Healing From Old Hurts

Forgiveness is a common subject. We frequently hear “inspirational” quotes about forgiveness and letting go. But what does forgiveness and letting go really mean and what steps do we need to take to truly be able to heal from past hurts?

Forgive–Forgiving doesn’t mean pretending “everything’s OK” or acting as if more healing doesn’t need to take place. St Augustine said that forgiveness simply requires us to surrender our natural desire for revenge. To forgive someone just means that you are going to refuse to be defined by the injuries you have suffered at their hands, and that you are refusing to make things worse by hurting them for having hurt you. Forgiveness allows something other than our pain to come into existence. It allows the possibility for healing to occur. The first step in letting go of old hurts is choosing to forgive the other person by refusing to be defined by your pain and choosing to get on with letting God’s grace heal your heart and any other damage that might have been caused by the other person’s actions.

Focus on Healing Not Hurting–Sometimes, even after we’ve forgiven someone, it can be hard to heal. Sometimes, we can even fall a little in love with being the victim. Holding on to victimhood sounds bad, but it can feel good, because it makes us feel like we’re on the winning team of us against the world. But this is an illusion that separates us from God’s healing grace. You don’t have to deny the pain you feel from those old hurts. You just have to focus on taking the next step in healing those hurts. When those injuries come up, instead of nursing them, ask yourself, “What’s one small thing I can do right now to heal myself or this relationship? What’s one small step I can take to regain what was taken from me or heal what was broken in me?”  Then do that thing. If you’re stuck and don’t know what to do, seek guidance from a faithful mentor, spiritual director or pastoral counselor. Either way, the key to letting go of old hurts isn’t found in pretending they don’t exist or in wallowing in them. It is found in making a plan to let God’s healing grace into your heart so that you can not only restore what lost, but so that you can rise up to new heights through God’s mercy and his healing love.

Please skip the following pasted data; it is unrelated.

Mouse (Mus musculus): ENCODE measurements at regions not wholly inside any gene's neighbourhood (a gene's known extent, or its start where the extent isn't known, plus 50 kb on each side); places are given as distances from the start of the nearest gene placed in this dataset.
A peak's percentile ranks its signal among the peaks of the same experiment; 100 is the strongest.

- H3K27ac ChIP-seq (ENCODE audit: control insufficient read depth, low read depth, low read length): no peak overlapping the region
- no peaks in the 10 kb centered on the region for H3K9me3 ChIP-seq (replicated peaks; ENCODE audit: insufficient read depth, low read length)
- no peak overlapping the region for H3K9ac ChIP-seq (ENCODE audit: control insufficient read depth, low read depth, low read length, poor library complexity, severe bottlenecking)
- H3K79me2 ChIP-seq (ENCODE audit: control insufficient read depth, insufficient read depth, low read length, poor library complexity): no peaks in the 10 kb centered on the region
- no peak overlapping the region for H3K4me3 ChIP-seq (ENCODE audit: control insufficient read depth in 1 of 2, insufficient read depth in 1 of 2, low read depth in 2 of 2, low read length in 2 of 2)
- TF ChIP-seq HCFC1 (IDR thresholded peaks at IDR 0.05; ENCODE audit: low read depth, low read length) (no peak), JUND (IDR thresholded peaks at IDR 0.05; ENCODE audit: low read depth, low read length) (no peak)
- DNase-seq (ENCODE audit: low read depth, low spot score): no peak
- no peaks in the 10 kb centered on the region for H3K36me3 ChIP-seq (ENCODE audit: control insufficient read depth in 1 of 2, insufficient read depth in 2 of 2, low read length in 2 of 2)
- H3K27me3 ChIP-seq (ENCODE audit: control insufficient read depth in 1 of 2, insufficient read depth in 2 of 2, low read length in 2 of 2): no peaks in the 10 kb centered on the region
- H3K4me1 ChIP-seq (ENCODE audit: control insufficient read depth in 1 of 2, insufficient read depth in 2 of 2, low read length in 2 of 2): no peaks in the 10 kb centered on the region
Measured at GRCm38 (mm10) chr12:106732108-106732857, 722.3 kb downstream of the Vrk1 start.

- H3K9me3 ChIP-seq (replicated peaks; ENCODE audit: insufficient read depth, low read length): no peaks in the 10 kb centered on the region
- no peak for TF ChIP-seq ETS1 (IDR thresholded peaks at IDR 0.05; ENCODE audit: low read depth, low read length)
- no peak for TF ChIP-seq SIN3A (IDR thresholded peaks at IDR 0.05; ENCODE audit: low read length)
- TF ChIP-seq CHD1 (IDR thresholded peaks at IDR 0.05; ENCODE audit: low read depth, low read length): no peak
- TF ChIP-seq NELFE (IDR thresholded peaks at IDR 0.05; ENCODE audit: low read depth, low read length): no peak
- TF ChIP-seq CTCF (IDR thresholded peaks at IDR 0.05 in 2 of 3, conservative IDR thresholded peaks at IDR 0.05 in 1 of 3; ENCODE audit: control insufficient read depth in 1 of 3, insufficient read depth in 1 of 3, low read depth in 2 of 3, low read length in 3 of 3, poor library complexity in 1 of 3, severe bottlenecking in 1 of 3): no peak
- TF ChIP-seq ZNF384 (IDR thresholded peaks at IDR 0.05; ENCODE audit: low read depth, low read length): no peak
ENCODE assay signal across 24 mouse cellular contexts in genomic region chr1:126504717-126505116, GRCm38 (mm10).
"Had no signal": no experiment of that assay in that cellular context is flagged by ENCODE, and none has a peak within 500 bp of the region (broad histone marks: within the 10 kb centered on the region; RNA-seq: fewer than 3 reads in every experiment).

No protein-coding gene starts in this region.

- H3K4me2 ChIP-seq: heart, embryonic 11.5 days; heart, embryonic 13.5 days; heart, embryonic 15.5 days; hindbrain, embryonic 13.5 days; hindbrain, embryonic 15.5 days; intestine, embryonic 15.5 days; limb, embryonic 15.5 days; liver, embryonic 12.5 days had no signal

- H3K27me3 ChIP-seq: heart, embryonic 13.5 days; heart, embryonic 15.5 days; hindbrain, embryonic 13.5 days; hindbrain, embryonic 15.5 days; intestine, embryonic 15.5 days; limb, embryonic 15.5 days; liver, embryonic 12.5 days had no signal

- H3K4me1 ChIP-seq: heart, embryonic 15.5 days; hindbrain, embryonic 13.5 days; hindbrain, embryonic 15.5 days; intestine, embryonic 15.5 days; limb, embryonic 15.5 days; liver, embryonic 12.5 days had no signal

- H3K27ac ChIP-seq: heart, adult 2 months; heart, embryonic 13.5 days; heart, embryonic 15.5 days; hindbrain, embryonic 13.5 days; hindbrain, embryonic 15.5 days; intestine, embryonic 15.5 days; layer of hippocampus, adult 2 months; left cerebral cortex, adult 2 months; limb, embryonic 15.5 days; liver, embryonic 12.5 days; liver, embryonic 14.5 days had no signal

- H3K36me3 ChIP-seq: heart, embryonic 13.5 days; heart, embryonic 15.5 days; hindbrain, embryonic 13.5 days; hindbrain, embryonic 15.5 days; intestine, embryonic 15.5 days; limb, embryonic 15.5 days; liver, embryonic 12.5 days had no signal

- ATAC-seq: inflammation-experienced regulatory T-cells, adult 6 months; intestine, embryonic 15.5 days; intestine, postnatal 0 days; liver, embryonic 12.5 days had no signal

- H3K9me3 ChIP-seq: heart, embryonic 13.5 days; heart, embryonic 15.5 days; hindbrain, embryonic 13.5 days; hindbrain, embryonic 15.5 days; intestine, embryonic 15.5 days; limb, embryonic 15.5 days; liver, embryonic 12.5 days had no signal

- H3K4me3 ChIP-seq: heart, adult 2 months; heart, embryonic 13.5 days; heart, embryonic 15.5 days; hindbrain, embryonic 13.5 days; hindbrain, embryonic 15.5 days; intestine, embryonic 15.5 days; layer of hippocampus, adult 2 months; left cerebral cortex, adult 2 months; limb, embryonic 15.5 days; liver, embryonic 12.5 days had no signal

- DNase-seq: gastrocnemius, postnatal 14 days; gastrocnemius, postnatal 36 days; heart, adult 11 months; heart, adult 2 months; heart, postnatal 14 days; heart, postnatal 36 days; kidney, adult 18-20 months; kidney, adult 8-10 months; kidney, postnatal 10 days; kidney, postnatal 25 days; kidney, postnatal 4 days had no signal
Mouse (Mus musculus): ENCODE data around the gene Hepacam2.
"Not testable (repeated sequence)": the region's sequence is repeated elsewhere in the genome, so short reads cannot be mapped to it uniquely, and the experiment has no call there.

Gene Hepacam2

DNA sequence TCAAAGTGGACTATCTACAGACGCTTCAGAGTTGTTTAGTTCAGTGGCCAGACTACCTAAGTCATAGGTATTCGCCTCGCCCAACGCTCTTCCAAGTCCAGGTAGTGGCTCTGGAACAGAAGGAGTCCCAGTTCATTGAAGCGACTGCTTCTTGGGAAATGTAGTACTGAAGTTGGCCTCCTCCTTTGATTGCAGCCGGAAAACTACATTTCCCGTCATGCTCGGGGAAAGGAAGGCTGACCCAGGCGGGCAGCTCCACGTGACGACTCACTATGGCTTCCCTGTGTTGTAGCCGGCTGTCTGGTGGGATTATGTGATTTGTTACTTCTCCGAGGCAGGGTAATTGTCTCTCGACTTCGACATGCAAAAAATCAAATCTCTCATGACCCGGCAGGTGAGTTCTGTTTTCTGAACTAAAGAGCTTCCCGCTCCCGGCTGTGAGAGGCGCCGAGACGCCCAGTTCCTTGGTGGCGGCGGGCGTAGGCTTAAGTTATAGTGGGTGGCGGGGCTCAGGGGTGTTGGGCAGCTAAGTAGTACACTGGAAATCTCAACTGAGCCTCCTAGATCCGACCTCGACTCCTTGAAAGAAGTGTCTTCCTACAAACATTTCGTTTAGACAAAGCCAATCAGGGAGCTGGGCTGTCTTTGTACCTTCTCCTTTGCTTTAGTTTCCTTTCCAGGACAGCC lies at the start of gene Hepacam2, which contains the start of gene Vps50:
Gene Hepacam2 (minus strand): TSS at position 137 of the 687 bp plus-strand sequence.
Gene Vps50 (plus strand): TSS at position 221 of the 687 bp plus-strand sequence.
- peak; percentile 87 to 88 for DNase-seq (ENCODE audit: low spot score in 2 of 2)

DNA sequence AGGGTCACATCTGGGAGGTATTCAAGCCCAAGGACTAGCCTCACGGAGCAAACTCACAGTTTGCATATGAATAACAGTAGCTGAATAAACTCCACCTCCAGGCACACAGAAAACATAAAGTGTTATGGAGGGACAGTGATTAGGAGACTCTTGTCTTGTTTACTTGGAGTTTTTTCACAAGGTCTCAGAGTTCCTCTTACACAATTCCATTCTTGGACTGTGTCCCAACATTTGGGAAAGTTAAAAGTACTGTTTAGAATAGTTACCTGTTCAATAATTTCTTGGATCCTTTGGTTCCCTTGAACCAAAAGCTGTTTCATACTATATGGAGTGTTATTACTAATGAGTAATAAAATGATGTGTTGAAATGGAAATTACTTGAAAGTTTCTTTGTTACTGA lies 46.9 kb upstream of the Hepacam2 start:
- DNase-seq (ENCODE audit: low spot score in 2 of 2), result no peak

Cultivate Joy–Cultivating joy in the face of old hurts doesn’t mean putting on a happy face and denying your problems. Joy is a fruit of the Spirit. It is the quality we achieve by doing everything we can to cooperate with God’s grace to live a more meaningful, intimate, and virtuous life.  Living more meaningfully means doing whatever we can to use our gifts, talents, and abilities to make a positive difference in our lives and the world around us. Living more intimately means doing whatever we can to make our relationships healthier and deeper. Living more virtuously means asking how we can use whatever life throws at us as our opportunity to become stronger, healthier, godlier people. The more we respond to our pain by throwing ourselves into cultivating meaningfulness, intimacy, and virtue, the more we cooperate with God’s desire to give us joy in place of the hurt.

For more on how to heal from past hurts check out The Life God Wants You To Have and tune in to More2Life, weekdays at 10am E/9am C on EWTN SiriusXM channel 130.

And Indeed It Was Good

Guest post by Rachael Popcak.


When thinking about Genesis 1, people typically focus on God creating the world, and then He created man. While of course this is extraordinary, something really struck me recently while re-reading this section of the Bible.

After God creates each piece of the world, it is specifically noted that He took the time to acknowledge that “it was good.” God could have easily created everything in the world all at once. He could have simply blinked and the whole world, His greater plan, could have been created. But He didn’t. Instead He carefully and lovingly molded each aspect of the world. He made it beautiful, He acknowledged its goodness, and THEN he created man, and placed man in a world where everything was perfect and was created to provide for all of man’s needs.